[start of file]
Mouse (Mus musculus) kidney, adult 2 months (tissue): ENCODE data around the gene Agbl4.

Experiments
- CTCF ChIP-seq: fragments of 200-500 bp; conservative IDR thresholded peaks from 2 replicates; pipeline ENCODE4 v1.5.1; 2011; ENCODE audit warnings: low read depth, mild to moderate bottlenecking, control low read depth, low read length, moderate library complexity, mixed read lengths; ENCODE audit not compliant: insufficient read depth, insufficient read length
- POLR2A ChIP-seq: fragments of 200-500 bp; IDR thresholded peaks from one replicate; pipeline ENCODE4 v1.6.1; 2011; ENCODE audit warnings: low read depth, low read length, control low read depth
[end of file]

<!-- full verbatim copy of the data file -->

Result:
Mouse (Mus musculus) kidney, adult 2 months (tissue): ENCODE data around the gene Agbl4.

Experiments
- CTCF ChIP-seq: fragments of 200-500 bp; conservative IDR thresholded peaks from 2 replicates; pipeline ENCODE4 v1.5.1; 2011; ENCODE audit warnings: low read depth, mild to moderate bottlenecking, control low read depth, low read length, moderate library complexity, mixed read lengths; ENCODE audit not compliant: insufficient read depth, insufficient read length
- POLR2A ChIP-seq: fragments of 200-500 bp; IDR thresholded peaks from one replicate; pipeline ENCODE4 v1.6.1; 2011; ENCODE audit warnings: low read depth, low read length, control low read depth